Merriam-Webster revised anti-vaxxer definition by one phrase
Claim: Merriam-Webster has changed the definition of “anti-Vaxxer”
Claims that Merriam-Webster changed the definition of “anti-Vaxxer” is making the rounds on social media.
“I wasn’t an anti-Vaxxer until they literally changed the definition.”reads the text of a Facebook post shared on December 6th.
Below the tweet is a screenshot from Merriam Webster’s website with an “anti-Vaxxer” definition that reads, “A person who is against vaccinations or laws that mandate vaccinations.” The poster underlined the second half of the definition in red.
“This new change turns anyone who believes in biological control of their own body into an anti-Vaxxer,” reads the post’s headline.
The post generated nearly 700 Interactions in less than four weeks.
But like previous posts on the Meriam-Webster definition of “vaccine”, this claim is false.
Merriam-Webster revised the definition of “Anti-Vaxxer” in early October to change a word, but the version shown in the post is the old version. The screenshot in the social media posts shows Merriam-Webster’s original definition of Anti-Vaxxer, which was implemented in 2018.
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USA TODAY reached out to social media users who shared the post to leave a comment.
Main definition has been revised from “laws” to “regulations”
Peter Sokolowski, editor at Merriam-Webster, emailed USA TODAY that the definition of “Anti-Vaxxer” was added to the online dictionary on February 28, 2018.
The latest update changed the reference to vaccine mandates.
According to an archived version of the dictionary’s website, Merriam-Webster previously said an “opponent of vaccination” is a “person who opposes vaccinations or laws that mandate vaccinations.”
This was revised on October 4th and read “a person who speaks out against the use of vaccines or mandatory vaccination regulations”.
“The reason for changing from ‘laws’ to ‘regulations’ is because overwhelming quotes show that the term is used in relation to vaccination guidelines for school districts, restaurants, concert venues and bars, and that many of these guidelines are not laws,” Sokolowski said .
In addition to changing the wording in the main definition, Meriam-Webster has made two further additions.
The first was the inclusion of “in particular a parent who is against their child’s vaccination” according to the main definition.
“(The use of the word ‘special’ is) to reflect an increasingly prominent use of the word to refer to a parent who is against vaccinating a child,” Sokolowski said.
Fact check: Lack of context in claim that Merriam-Webster changed the definition of ‘vaccine’
Second, the usage phrase “often used before another noun” was added to show how the term is used in relation to anti-Vaxxer feelings or anti-Vaxxer parents, Sokolowski said.
Laws vs. Regulations
Laws are passed by Congress or state legislatures and then signed by the president or governor, while ordinances are a broader category that includes executive ordinances and rules made by officials or agencies empowered to do so, according to Jennifer Laudano, Senior Director of Communications at the National Academy for State Health Policies.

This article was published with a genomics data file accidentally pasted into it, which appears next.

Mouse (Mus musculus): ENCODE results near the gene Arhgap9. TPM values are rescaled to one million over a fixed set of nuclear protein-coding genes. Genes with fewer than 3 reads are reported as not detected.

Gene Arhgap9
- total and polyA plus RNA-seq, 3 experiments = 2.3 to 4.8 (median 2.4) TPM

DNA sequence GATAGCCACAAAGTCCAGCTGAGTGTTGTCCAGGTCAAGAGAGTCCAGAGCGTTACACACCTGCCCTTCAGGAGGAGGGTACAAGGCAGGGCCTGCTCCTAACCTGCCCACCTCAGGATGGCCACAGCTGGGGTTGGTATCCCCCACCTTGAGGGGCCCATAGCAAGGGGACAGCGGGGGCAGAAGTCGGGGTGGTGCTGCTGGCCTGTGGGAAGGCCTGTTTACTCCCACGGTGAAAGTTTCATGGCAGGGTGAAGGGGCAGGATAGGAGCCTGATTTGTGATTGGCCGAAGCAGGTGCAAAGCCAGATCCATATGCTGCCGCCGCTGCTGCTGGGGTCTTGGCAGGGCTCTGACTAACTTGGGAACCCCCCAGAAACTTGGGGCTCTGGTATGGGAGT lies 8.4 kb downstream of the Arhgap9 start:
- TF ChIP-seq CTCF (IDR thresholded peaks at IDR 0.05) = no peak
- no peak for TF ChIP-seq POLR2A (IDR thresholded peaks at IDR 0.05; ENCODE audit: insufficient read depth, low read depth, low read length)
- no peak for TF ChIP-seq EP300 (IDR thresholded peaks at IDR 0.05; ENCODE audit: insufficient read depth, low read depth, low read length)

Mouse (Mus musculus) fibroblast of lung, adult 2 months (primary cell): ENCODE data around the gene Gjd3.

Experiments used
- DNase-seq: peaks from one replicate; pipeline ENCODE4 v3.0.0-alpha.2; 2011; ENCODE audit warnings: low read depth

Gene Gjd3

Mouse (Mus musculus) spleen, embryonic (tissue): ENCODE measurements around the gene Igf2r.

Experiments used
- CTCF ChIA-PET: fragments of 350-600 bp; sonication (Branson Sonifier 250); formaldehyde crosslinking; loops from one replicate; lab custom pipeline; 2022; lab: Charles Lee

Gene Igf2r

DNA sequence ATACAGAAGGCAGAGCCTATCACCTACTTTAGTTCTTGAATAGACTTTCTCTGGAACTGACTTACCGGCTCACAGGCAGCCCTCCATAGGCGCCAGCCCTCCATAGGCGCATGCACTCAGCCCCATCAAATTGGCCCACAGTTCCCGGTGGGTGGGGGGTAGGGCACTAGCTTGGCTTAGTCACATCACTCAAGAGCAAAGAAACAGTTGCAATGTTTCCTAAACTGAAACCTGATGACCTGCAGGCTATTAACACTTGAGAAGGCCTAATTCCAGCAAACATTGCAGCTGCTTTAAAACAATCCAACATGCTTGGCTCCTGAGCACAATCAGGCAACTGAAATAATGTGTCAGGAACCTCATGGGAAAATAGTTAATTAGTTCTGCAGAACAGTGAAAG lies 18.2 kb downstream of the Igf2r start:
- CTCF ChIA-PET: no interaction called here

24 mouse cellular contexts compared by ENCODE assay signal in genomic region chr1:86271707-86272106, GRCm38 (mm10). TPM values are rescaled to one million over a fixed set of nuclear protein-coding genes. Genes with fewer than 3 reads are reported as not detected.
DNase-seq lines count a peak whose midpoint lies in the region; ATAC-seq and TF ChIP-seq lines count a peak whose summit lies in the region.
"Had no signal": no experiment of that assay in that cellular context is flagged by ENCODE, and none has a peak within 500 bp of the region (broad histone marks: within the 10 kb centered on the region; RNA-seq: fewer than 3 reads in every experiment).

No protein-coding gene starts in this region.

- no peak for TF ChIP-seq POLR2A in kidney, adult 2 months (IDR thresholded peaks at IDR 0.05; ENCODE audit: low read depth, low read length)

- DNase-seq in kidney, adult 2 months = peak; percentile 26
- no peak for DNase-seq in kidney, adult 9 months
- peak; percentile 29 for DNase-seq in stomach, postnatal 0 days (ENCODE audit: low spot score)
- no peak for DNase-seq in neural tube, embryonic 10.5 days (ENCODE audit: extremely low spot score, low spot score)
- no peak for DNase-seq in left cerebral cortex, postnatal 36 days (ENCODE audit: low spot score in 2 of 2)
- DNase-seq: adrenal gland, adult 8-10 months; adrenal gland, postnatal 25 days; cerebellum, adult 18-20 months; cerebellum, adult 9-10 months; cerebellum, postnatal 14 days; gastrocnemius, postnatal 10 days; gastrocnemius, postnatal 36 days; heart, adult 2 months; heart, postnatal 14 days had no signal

“(Merriam-Webster’s amendment) is really a technical change, however, as executive orders and regulations are as enforceable as laws,” Laudano USA told TODAY via email.
Lindsay Wiley, director of the Health Law and Policy Program at American University, acknowledged that regulations are fundamentally lawful.
“Many experts, including myself, believe that both laws and regulations fall under the general label of ‘laws’,” Wiley USA told TODAY via email.
Vaccination requirements typically involve a combination of a law passed by law and one or more ordinances passed by an administrative agency to implement that law, Wiley said.
“If the state agency adds COVID-19 to the list of required vaccines, it is a law enforcement ordinance,” Wiley said.
Our assessment: partly wrong
Based on our research, we rate PARTIALLY FALSEclaims that Merriam-Webster changed the definition of “anti-Vaxxer”. Merriam-Webster revised the definition of “anti-Vaxxer” in early October to change “laws” to “regulations”. But that’s not what is shown in the social media post. The definition screenshot is Merriam-Webster’s original definition of “anti-vaxxe, r” which was implemented in 2018.
Our fact check sources:
- PolitiFact, May 17th No, Merriam-Webster hasn’t changed the definition of “anti-Vaxxer”
- USA TODAY, Nov. 30, fact check: Contextual claim that Merriam-Webster changed the definition of “vaccine”
- Peter Sokolowski, December 7th Email exchange with USA TODAY
- Merriam-Webster via Wayback Machine, accessed December 7, 2018 Archives of ‘Anti-Vaxxer’ Definition
- Merriam-Webster via Wayback Machine, accessed December 7, 2019 Archives of ‘Anti-Vaxxer’ Definition
- Merriam-Webster via Wayback Machine, accessed December 7, 2020 Archives of ‘Anti-Vaxxer’ Definition
- Merriam Webster, Retrieved December 7. Definition of ‘Anti-Vaxxer’
- Brian Dean Abramson, December 8th Email exchange with USA TODAY
- Lindsay Wiley, December 8th email exchange with the US TODAY
- Jennifer Laudano, December 8th email exchanges with the US TODAY
- Lead Stories, December 8th Fact Check: Merriam-Webster did NOT change the definition of “Anti-Vaxxer” to include a mandate section – it already existed
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